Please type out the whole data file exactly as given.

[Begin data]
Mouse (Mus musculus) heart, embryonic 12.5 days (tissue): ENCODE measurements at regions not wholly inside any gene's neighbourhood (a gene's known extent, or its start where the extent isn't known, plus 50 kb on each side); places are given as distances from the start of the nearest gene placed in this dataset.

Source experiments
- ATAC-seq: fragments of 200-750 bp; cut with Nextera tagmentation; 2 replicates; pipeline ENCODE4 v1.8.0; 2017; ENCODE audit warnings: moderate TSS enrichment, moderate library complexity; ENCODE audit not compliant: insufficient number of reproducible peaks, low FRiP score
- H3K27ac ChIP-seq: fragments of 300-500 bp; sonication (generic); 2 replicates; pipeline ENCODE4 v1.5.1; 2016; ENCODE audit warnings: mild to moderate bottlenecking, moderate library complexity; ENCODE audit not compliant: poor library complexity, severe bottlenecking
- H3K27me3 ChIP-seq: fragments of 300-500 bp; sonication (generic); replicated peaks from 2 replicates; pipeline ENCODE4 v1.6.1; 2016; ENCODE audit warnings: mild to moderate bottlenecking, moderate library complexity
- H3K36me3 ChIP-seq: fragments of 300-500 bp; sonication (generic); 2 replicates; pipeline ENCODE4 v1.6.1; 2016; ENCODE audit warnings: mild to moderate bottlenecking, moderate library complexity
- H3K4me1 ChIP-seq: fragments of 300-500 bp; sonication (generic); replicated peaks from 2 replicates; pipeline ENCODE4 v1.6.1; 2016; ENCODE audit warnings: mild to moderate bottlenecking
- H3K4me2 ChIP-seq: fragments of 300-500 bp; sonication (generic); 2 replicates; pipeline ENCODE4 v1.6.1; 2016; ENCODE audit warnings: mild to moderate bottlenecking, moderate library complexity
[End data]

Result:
Mouse (Mus musculus) heart, embryonic 12.5 days (tissue): ENCODE measurements at regions not wholly inside any gene's neighbourhood (a gene's known extent, or its start where the extent isn't known, plus 50 kb on each side); places are given as distances from the start of the nearest gene placed in this dataset.

Source experiments
- ATAC-seq: fragments of 200-750 bp; cut with Nextera tagmentation; 2 replicates; pipeline ENCODE4 v1.8.0; 2017; ENCODE audit warnings: moderate TSS enrichment, moderate library complexity; ENCODE audit not compliant: insufficient number of reproducible peaks, low FRiP score
- H3K27ac ChIP-seq: fragments of 300-500 bp; sonication (generic); 2 replicates; pipeline ENCODE4 v1.5.1; 2016; ENCODE audit warnings: mild to moderate bottlenecking, moderate library complexity; ENCODE audit not compliant: poor library complexity, severe bottlenecking
- H3K27me3 ChIP-seq: fragments of 300-500 bp; sonication (generic); replicated peaks from 2 replicates; pipeline ENCODE4 v1.6.1; 2016; ENCODE audit warnings: mild to moderate bottlenecking, moderate library complexity
- H3K36me3 ChIP-seq: fragments of 300-500 bp; sonication (generic); 2 replicates; pipeline ENCODE4 v1.6.1; 2016; ENCODE audit warnings: mild to moderate bottlenecking, moderate library complexity
- H3K4me1 ChIP-seq: fragments of 300-500 bp; sonication (generic); replicated peaks from 2 replicates; pipeline ENCODE4 v1.6.1; 2016; ENCODE audit warnings: mild to moderate bottlenecking
- H3K4me2 ChIP-seq: fragments of 300-500 bp; sonication (generic); 2 replicates; pipeline ENCODE4 v1.6.1; 2016; ENCODE audit warnings: mild to moderate bottlenecking, moderate library complexity